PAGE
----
>    might generate a MIXED-MODE-ARITHMETIC exception if the value
>    of X is not a small exact integer.  This usage would always be
>    implementation-dependent.
> The objections to 4 apply here too.  Exceptions seem a very roundabout
> way to extend arithmetic operations to new types.  Don't `object' or
> `type' systems specify such extensions more cleanly?

Yes, but dynamic method lookup is often implemented by inlining
a common (or cached) case and signalling an exception to handle
all other cases.  This common implementation technique therefore
presupposes an adequate exception system.

My personal opinion is that purpose #5 is essential for
efficient implementation of Scheme's generic arithmetic.

> I think goals 2, 3 and 6 are well-founded and desirable.  It would
> help me to understand handlers to see some examples of exception
> handlers from real programs.

To illustrate purposes #4 and #5, consider the following SPARC
code for (- x 1), compiled with inlining permitted for the -

        tsubicc  4 $r.reg1 $r.reg1
        bvc      L1
        addi     4 $r.reg1 $r.reg1      ; MINUS:NON-FIXNUM exception
        ori      4 $r.g0 $r.argreg2
        jmpli    1104 $r.globals $r.o7
        orr      $r.g0 $r.reg1 $r.result
        orr      $r.g0 $r.result $r.reg1

If x is a small exact integer, then it takes two SPARC
instructions to evaluate (- x 1).

If x is not a small exact integer, then this code signals
a MINUS:NON-FIXNUM exception.  The handler for that exception
handles the case where both arguments to - are inexact reals.
Otherwise it signals a MINUS:UNCOMMON exception.  The handler
for that exception handles all other cases for which the -
procedure is defined in R4RS.  Otherwise it signals a

The handler for the MINUS:NON-NUMBER exception can extend
the domain of the - procedure however it wants.

If x is 3.14159, then the evaluation of (- x 1) involves
signalling, handling, and returning from two exceptions.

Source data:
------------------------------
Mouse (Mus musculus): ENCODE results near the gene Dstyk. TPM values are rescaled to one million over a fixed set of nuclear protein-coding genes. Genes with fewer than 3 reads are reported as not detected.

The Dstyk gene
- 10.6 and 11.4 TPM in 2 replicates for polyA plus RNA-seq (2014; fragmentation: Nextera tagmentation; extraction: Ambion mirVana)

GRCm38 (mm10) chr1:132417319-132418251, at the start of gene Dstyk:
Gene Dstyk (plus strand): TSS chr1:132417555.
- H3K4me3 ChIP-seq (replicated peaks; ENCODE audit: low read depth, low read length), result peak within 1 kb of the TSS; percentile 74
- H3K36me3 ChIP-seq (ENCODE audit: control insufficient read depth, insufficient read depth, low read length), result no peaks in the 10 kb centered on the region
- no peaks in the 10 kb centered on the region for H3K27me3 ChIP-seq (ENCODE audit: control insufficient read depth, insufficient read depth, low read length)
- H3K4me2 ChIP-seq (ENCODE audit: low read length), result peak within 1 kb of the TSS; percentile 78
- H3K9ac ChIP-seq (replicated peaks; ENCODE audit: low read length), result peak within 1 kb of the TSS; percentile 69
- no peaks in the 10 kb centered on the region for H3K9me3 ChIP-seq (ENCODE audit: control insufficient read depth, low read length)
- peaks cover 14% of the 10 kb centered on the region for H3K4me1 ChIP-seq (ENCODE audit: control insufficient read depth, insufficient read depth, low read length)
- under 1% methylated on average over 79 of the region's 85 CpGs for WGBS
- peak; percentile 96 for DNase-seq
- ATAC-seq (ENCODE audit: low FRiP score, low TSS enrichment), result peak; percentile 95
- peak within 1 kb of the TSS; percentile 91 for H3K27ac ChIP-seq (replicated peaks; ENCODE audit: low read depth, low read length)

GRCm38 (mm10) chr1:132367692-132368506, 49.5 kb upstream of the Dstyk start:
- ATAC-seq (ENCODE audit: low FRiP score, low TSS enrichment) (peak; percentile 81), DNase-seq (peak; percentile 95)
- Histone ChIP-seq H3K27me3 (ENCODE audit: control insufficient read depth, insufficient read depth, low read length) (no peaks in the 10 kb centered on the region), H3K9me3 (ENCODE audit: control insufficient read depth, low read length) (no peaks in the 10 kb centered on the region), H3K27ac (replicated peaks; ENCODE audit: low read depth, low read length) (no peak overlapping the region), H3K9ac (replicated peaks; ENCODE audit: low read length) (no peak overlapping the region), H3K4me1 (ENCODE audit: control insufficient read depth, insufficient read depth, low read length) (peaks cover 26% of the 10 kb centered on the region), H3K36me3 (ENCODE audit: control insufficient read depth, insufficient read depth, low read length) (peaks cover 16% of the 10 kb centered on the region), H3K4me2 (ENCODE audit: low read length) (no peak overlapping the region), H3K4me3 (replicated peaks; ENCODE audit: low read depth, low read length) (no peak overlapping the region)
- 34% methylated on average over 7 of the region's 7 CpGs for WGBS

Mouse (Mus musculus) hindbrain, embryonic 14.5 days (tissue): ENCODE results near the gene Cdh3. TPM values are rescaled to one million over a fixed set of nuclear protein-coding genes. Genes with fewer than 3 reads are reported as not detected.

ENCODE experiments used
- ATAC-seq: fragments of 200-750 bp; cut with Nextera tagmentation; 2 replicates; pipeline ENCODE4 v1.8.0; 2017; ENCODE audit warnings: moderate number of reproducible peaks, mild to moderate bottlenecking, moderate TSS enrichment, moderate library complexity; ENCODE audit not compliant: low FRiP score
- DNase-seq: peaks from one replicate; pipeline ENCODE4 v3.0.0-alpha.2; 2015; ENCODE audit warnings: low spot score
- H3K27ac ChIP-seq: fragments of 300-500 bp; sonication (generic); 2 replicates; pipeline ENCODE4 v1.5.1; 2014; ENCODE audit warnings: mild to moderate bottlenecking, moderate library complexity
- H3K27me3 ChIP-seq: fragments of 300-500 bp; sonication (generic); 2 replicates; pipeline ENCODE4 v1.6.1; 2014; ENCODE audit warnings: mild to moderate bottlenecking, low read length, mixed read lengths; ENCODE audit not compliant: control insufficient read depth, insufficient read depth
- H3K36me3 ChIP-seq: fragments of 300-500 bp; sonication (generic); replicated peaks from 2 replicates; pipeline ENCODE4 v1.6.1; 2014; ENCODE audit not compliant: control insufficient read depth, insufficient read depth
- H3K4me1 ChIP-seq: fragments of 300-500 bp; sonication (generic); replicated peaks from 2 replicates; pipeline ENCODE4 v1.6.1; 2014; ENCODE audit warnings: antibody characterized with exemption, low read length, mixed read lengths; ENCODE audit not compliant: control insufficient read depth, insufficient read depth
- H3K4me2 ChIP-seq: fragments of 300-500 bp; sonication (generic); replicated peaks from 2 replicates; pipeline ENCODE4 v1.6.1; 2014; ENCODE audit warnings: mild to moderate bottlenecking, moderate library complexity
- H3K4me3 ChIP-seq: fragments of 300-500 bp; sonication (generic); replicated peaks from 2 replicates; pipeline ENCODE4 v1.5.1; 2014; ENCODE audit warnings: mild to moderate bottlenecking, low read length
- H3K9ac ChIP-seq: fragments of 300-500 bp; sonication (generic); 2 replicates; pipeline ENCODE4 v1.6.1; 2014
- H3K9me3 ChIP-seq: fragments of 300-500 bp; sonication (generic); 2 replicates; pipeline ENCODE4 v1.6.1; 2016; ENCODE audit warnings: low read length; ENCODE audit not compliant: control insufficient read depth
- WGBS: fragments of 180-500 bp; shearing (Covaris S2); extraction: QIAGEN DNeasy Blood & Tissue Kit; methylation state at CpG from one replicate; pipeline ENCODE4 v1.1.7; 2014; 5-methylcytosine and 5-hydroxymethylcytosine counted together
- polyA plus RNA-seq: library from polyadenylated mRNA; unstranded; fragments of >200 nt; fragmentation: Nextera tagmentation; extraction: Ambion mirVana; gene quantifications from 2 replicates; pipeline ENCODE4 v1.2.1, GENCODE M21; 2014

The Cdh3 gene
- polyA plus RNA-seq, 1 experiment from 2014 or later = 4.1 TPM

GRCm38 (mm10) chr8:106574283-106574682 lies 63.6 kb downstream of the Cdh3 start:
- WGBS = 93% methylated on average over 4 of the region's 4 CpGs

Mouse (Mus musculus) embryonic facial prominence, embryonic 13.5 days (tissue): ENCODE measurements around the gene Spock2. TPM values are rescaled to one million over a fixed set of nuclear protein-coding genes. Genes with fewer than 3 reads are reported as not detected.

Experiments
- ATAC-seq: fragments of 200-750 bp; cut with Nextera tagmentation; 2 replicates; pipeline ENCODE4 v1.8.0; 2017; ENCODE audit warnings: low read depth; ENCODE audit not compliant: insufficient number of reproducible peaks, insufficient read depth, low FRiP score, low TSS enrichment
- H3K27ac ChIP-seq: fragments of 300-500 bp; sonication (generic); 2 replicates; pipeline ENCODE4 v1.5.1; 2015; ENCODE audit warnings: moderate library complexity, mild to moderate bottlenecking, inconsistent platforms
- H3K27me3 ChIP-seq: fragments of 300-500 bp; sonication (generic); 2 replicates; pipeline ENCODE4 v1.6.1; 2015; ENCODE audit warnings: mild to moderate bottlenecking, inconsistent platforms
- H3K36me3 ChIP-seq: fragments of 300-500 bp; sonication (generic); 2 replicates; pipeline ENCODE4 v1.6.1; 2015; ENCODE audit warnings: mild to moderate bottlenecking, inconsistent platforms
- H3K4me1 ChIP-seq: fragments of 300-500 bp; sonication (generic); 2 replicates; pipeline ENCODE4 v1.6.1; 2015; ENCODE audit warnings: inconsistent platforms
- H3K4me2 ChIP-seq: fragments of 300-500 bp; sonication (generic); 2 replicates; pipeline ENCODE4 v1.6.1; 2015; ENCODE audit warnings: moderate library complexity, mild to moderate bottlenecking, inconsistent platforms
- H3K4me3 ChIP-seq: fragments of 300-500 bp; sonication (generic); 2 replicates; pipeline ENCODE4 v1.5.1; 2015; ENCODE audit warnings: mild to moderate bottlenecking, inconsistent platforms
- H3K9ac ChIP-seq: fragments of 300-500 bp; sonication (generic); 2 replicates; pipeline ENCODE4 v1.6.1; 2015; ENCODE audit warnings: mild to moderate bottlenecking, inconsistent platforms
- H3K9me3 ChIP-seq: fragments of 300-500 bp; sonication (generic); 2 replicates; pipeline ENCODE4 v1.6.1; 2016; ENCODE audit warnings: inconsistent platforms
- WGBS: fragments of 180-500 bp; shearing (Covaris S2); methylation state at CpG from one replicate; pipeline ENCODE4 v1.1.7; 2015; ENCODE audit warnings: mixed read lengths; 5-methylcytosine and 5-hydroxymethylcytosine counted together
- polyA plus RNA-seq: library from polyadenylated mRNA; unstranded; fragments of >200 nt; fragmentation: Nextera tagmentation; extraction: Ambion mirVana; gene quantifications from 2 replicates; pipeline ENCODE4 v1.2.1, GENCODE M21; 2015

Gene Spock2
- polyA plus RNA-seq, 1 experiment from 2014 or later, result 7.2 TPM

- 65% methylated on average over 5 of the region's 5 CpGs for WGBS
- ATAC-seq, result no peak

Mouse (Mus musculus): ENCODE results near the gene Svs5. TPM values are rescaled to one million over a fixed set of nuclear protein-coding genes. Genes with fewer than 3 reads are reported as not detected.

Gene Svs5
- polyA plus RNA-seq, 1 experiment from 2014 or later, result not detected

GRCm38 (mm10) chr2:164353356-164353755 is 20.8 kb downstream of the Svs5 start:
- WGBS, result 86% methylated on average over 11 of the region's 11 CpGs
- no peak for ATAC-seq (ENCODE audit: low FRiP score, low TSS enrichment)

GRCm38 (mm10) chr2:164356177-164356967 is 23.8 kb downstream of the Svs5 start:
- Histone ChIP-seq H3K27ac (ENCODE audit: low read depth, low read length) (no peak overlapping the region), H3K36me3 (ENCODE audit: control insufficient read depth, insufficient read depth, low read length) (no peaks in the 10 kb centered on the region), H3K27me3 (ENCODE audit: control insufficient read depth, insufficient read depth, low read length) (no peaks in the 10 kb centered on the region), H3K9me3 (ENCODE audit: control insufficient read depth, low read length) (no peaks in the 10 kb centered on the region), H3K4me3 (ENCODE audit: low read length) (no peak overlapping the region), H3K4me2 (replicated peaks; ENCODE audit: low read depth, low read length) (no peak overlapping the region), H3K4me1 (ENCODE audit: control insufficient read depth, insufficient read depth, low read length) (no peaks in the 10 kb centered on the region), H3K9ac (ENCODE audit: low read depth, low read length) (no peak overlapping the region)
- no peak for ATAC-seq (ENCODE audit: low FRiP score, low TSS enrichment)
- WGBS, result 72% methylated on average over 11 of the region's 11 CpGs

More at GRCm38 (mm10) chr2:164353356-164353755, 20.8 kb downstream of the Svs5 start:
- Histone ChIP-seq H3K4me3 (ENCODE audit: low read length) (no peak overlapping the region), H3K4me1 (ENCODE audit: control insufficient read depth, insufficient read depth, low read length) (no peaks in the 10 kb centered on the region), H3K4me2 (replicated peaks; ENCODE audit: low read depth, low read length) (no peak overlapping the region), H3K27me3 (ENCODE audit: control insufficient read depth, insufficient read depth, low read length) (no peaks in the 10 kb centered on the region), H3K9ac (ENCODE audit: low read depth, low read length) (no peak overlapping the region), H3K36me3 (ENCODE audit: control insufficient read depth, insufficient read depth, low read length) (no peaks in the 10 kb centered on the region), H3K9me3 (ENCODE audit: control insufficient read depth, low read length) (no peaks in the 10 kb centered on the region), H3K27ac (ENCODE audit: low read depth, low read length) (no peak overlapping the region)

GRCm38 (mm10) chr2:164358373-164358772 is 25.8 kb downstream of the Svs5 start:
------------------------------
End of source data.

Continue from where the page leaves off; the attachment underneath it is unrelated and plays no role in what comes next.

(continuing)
This is feasible only if the exception system is safe and

> As for goal 6, a global timer resource is of limited usefullness
> because a program using the timer must know that no other code uses
> it....

I have used timer exceptions in MacScheme for the following

  *  To convert a graphical user interface based on polling
     into an interrupt-driven model.
  *  To implement lightweight concurrent tasks.  Concurrent
     tasks allow editing to proceed while a computation is
     in progress.  They are also useful for many other user
     interface tasks such as blinking the insertion point in
     a text editor, or updating a graph to show the progress
     of some computation.
  *  To profile a program in order to improve its performance.

Clearly many examples of purpose #4 and all examples of purposes
#5 and #6 will be implementation-dependent.  On the other hand,
it would be desirable for the R5RS exception system to support
these purposes.  Otherwise most implementations will have to
support two distinct exception systems: the R5RS "exception"
system and the "native" exception system.  Interfacing these
two distinct systems would be problematic, and having two
distinct systems would be confusing to programmers if the more
generally useful "native" exception system were made available.